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SECAF Guam Visit
Secretary of the Air Force Michael Donley shakes hands with Airman 1st Class Tieler Myers, 554th REDHORSE water and fuels systems maintenance apprentice, upon arriving to the Andersen Air Force Base, Guam, Nov. 19, 2012. The secretary visited Andersen to thank Airmen for their service, address challenges ahead for the Air Force, and highlight the contributions the team provides to the Pacific theater of operations. (U.S. Air Force photo/Senior Airman Carlin Leslie/Released)
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SecAF talks Pacific airpower

Posted 11/20/2012   Updated 11/20/2012 Email story   Print story

    


by 2nd Lt Sarah Bergstein
36th Wing Public Affairs


11/20/2012 - ANDERSEN AIR FORCE BASE, Guam -- Secretary of the Air Force Michael Donley met with Team Andersen Airmen at an Airman's Call here Nov. 20.

The secretary discussed several topics of national and international interest, to include the importance of Guam in the Asia-Pacific region, restructuring the size of the Air Force, changes in the Air Force's inventory and the current state of the Air Force budget.

During his two-day trip to Andersen, he also visited with many Airmen, thanking them and their families for their service and sacrifice.

"It's been said before, but it's still true," Donley began, "Our Airmen, along with their families, joint colleagues and other services, make countless sacrifices to serve our nation and to keep America secure. Our nation depends on you to conduct your missions and maintain vigilance, and this is a 365 day-a-year job."

Guam has been an important part of the United States for more than a century. Secretary Donley highlighted that the spotlight is focused on the region even more so now since the release of the new Defense Strategic Guidance in January.

"The direction from this strategic guidance calls on our nation to 'focus on a broader range of challenges and opportunities, including the security and prosperity of the Asia-Pacific region' as today's wars end," he said. "The guidance also makes clear that while the U.S. military will continue to contribute to security on a global basis, we will -- in necessity -- rebalance to the Asia-Pacific region."

Guam is said to play an increasingly important role as forces are realigned in the region. For the Air Force specifically, this builds on a long history of U.S. presence on Guam and in the Pacific.

The U.S. territory offers many military advantages, like its strategic value as the westernmost sovereign territory and home base to Northeast and Southeast Asia, which aids in ensuring peace and stability in the region.

The Asia-Pacific region spans more than 100 million square miles and 15 time zones. Today, about 60 percent of the Air Force's permanent forces outside the continental United States are postured in the region.

"The rebalance to the Asia-Pacific provides an opportunity for the Air Force to leverage the unique characteristics of airpower with range and speed," said Donley. "The Armed Forces structure rebalancing means the Air Force will invest in modernizing capabilities to project power and operate effectively in this region.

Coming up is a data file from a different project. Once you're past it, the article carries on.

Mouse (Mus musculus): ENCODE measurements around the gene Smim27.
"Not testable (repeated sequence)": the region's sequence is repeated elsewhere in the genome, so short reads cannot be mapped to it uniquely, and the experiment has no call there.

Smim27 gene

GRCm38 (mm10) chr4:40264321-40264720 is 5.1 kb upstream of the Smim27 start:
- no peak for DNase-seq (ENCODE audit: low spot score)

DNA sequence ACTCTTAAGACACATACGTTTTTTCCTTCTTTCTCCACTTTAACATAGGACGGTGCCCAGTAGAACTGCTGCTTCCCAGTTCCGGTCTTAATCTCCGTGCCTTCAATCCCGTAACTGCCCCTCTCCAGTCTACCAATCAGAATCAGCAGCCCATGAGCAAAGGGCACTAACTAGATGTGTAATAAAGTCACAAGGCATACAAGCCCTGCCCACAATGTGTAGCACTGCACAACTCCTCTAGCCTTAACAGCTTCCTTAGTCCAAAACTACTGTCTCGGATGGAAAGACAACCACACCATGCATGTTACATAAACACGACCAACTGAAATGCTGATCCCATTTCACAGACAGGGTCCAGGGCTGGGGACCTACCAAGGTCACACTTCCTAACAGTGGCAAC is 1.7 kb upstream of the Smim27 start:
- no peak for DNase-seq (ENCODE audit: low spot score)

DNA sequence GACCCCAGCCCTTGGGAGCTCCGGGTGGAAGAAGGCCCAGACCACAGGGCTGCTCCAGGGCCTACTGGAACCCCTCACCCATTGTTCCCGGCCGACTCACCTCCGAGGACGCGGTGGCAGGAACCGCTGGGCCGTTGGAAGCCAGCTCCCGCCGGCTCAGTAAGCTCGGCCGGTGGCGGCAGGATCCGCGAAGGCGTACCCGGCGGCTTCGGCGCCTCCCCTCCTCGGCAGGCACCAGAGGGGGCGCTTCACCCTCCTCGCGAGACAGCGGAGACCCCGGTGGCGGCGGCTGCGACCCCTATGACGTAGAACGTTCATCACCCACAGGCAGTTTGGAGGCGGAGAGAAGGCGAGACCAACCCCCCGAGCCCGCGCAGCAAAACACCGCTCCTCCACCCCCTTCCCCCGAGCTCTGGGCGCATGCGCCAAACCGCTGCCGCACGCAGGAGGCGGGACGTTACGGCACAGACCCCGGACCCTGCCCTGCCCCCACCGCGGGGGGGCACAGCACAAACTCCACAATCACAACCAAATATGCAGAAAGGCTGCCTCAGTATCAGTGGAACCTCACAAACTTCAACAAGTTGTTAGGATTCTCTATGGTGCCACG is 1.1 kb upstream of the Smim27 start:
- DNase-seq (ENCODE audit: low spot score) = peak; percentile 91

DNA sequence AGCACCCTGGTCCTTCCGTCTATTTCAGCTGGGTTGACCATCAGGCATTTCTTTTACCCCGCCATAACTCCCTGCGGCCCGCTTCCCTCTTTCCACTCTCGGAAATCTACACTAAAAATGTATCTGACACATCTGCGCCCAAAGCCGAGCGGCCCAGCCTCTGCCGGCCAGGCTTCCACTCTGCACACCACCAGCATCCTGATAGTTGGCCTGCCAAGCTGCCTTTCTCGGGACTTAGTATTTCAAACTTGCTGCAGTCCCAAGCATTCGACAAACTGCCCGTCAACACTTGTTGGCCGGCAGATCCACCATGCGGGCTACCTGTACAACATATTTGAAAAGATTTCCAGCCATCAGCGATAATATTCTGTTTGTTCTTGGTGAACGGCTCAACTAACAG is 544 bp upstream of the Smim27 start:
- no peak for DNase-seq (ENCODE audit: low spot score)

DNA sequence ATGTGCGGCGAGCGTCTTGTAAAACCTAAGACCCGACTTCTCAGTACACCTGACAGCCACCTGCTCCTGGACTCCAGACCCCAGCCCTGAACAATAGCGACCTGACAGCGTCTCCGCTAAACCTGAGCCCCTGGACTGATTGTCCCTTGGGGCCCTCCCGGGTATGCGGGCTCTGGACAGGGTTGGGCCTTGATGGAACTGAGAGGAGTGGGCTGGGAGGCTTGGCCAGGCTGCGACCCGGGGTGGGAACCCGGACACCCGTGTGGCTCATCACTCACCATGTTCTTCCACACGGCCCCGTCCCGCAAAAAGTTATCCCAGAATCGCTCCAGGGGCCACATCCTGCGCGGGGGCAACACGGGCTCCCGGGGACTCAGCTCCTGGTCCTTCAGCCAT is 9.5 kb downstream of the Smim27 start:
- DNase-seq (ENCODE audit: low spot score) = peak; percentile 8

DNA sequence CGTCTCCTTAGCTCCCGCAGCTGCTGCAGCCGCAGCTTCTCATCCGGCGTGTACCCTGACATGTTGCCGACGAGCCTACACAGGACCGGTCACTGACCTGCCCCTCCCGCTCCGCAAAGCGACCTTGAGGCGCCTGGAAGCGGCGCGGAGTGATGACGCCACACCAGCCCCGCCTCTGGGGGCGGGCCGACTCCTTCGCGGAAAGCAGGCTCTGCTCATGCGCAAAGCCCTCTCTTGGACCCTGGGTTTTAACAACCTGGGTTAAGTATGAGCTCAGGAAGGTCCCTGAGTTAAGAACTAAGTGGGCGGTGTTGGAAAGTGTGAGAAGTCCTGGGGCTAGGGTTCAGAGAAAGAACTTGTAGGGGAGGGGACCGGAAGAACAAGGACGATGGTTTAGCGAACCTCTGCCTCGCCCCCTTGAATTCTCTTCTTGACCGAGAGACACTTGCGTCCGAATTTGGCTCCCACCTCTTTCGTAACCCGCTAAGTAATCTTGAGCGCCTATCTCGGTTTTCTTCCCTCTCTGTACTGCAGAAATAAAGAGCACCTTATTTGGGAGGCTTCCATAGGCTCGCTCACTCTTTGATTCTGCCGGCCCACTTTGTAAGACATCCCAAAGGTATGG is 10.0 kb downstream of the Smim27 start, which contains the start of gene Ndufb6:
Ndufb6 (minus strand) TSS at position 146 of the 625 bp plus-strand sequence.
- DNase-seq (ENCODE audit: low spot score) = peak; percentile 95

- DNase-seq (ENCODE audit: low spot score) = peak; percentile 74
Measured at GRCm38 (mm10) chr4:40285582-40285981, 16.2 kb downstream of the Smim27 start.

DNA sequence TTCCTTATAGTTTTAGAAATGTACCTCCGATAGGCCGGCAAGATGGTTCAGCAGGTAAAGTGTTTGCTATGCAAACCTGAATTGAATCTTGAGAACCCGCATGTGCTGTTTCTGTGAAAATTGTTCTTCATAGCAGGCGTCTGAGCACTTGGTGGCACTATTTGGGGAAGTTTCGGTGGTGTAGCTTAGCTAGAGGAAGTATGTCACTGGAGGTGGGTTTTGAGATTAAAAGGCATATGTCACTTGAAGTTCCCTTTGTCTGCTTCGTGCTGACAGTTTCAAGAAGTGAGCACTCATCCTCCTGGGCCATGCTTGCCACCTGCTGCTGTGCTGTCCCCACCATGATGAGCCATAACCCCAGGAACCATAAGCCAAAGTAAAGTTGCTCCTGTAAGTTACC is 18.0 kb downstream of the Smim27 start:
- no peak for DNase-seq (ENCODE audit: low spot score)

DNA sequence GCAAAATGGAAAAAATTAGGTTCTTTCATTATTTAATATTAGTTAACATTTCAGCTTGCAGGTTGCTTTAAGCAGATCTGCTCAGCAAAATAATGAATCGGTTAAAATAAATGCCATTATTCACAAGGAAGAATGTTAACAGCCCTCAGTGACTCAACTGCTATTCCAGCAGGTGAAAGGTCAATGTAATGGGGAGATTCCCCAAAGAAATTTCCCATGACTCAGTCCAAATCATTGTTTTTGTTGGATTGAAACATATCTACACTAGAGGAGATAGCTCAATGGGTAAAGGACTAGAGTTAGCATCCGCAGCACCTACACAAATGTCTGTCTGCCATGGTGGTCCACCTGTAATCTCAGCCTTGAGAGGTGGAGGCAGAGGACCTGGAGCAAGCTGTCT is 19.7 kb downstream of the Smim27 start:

"For the past eight years Andersen has accommodated a continual presence of our nation's premier air assets," he said. "Its importance is only expected to grow, serving as a cornerstone to the new joint-training initiatives here in the Commonwealth of the Northern Marianas Islands."

Secretary Donley said that Andersen will continue to serve as the strategic and operational nucleus for U.S. military operations, originating from or moving through in support of training, or in building regional partnerships, humanitarian relief or other operational needs.

"The Air Force is committed to protecting critical infrastructure in this area in support of U.S. Pacific Command's strategy," he said. "Andersen can be proud of its many achievements."

Team Andersen Airmen had the opportunity to ask Secretary Donley questions regarding personnel and budget cuts, changes in the Air Force's inventory with regards to Andersen, the military buildup on Guam as well as questions concerning the quality of life of Airmen.

"We face difficult choices," Donley said, "But with our priorities in mind we can still take care of our people and modernize our systems to provide our nation with the global vigilance, reach and power it requires and our allies have come to rely on."

Donley recognized Team Andersen for its key role in providing peace and stability in the region through the Continuous Bomber Presence and Theater Security Packages, among other capabilities, as well as their participation in joint and coalition exercises, operations and humanitarian relief efforts.

"Our Air Force and our country need you to be great at what you do every day," he said. "You deserve to be proud of your important work here at Andersen."



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